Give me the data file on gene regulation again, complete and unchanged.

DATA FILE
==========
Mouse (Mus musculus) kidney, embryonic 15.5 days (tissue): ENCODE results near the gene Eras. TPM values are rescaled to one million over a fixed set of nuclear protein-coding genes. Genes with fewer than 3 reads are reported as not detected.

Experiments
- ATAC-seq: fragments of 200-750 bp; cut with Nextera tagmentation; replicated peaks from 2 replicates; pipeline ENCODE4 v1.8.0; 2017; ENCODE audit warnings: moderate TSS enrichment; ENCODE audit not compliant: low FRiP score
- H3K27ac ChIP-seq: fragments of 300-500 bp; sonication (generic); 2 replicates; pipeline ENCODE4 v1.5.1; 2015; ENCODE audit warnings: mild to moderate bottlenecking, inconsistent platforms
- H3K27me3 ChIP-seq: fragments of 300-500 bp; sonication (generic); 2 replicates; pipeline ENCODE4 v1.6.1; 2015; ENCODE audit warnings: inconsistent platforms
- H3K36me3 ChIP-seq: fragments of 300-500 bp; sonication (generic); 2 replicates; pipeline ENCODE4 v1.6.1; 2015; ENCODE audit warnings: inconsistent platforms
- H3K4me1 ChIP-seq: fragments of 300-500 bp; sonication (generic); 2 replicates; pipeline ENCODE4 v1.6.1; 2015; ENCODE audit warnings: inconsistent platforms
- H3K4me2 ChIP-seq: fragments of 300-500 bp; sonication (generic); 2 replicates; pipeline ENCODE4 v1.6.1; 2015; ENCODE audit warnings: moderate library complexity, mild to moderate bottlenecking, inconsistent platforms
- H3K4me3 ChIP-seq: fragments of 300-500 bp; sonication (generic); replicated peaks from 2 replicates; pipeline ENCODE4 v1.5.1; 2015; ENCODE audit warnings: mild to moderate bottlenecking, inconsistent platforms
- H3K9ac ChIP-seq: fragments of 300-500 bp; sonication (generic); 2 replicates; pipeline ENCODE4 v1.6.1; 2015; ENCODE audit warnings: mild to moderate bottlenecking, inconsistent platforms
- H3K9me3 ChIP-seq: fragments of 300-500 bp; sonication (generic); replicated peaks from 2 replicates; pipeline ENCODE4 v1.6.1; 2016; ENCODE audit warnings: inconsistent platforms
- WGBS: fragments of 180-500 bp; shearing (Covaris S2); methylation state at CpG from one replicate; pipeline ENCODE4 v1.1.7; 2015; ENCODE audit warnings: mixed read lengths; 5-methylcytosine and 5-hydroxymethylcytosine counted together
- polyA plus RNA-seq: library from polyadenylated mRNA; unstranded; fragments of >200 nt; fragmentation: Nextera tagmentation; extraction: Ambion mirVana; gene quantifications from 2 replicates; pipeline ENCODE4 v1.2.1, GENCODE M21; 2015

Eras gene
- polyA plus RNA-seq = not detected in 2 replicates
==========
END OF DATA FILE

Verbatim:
Mouse (Mus musculus) kidney, embryonic 15.5 days (tissue): ENCODE results near the gene Eras. TPM values are rescaled to one million over a fixed set of nuclear protein-coding genes. Genes with fewer than 3 reads are reported as not detected.

Experiments
- ATAC-seq: fragments of 200-750 bp; cut with Nextera tagmentation; replicated peaks from 2 replicates; pipeline ENCODE4 v1.8.0; 2017; ENCODE audit warnings: moderate TSS enrichment; ENCODE audit not compliant: low FRiP score
- H3K27ac ChIP-seq: fragments of 300-500 bp; sonication (generic); 2 replicates; pipeline ENCODE4 v1.5.1; 2015; ENCODE audit warnings: mild to moderate bottlenecking, inconsistent platforms
- H3K27me3 ChIP-seq: fragments of 300-500 bp; sonication (generic); 2 replicates; pipeline ENCODE4 v1.6.1; 2015; ENCODE audit warnings: inconsistent platforms
- H3K36me3 ChIP-seq: fragments of 300-500 bp; sonication (generic); 2 replicates; pipeline ENCODE4 v1.6.1; 2015; ENCODE audit warnings: inconsistent platforms
- H3K4me1 ChIP-seq: fragments of 300-500 bp; sonication (generic); 2 replicates; pipeline ENCODE4 v1.6.1; 2015; ENCODE audit warnings: inconsistent platforms
- H3K4me2 ChIP-seq: fragments of 300-500 bp; sonication (generic); 2 replicates; pipeline ENCODE4 v1.6.1; 2015; ENCODE audit warnings: moderate library complexity, mild to moderate bottlenecking, inconsistent platforms
- H3K4me3 ChIP-seq: fragments of 300-500 bp; sonication (generic); replicated peaks from 2 replicates; pipeline ENCODE4 v1.5.1; 2015; ENCODE audit warnings: mild to moderate bottlenecking, inconsistent platforms
- H3K9ac ChIP-seq: fragments of 300-500 bp; sonication (generic); 2 replicates; pipeline ENCODE4 v1.6.1; 2015; ENCODE audit warnings: mild to moderate bottlenecking, inconsistent platforms
- H3K9me3 ChIP-seq: fragments of 300-500 bp; sonication (generic); replicated peaks from 2 replicates; pipeline ENCODE4 v1.6.1; 2016; ENCODE audit warnings: inconsistent platforms
- WGBS: fragments of 180-500 bp; shearing (Covaris S2); methylation state at CpG from one replicate; pipeline ENCODE4 v1.1.7; 2015; ENCODE audit warnings: mixed read lengths; 5-methylcytosine and 5-hydroxymethylcytosine counted together
- polyA plus RNA-seq: library from polyadenylated mRNA; unstranded; fragments of >200 nt; fragmentation: Nextera tagmentation; extraction: Ambion mirVana; gene quantifications from 2 replicates; pipeline ENCODE4 v1.2.1, GENCODE M21; 2015

Eras gene
- polyA plus RNA-seq = not detected in 2 replicates